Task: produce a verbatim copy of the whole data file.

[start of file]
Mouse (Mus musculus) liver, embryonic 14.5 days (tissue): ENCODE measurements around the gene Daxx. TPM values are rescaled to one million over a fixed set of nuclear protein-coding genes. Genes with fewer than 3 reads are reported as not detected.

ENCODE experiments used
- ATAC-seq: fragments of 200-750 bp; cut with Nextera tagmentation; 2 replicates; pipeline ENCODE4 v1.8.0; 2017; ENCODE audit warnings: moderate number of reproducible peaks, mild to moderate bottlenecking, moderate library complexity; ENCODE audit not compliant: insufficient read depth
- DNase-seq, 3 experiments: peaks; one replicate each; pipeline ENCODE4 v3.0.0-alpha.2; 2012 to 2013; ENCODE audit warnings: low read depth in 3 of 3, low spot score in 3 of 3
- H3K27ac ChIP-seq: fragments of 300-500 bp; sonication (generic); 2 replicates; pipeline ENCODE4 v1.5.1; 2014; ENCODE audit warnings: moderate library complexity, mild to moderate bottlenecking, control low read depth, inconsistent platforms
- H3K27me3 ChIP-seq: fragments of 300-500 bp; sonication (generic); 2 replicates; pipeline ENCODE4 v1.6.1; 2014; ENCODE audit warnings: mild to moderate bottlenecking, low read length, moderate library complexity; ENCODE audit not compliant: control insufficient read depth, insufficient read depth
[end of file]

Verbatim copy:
Mouse (Mus musculus) liver, embryonic 14.5 days (tissue): ENCODE measurements around the gene Daxx. TPM values are rescaled to one million over a fixed set of nuclear protein-coding genes. Genes with fewer than 3 reads are reported as not detected.

ENCODE experiments used
- ATAC-seq: fragments of 200-750 bp; cut with Nextera tagmentation; 2 replicates; pipeline ENCODE4 v1.8.0; 2017; ENCODE audit warnings: moderate number of reproducible peaks, mild to moderate bottlenecking, moderate library complexity; ENCODE audit not compliant: insufficient read depth
- DNase-seq, 3 experiments: peaks; one replicate each; pipeline ENCODE4 v3.0.0-alpha.2; 2012 to 2013; ENCODE audit warnings: low read depth in 3 of 3, low spot score in 3 of 3
- H3K27ac ChIP-seq: fragments of 300-500 bp; sonication (generic); 2 replicates; pipeline ENCODE4 v1.5.1; 2014; ENCODE audit warnings: moderate library complexity, mild to moderate bottlenecking, control low read depth, inconsistent platforms
- H3K27me3 ChIP-seq: fragments of 300-500 bp; sonication (generic); 2 replicates; pipeline ENCODE4 v1.6.1; 2014; ENCODE audit warnings: mild to moderate bottlenecking, low read length, moderate library complexity; ENCODE audit not compliant: control insufficient read depth, insufficient read depth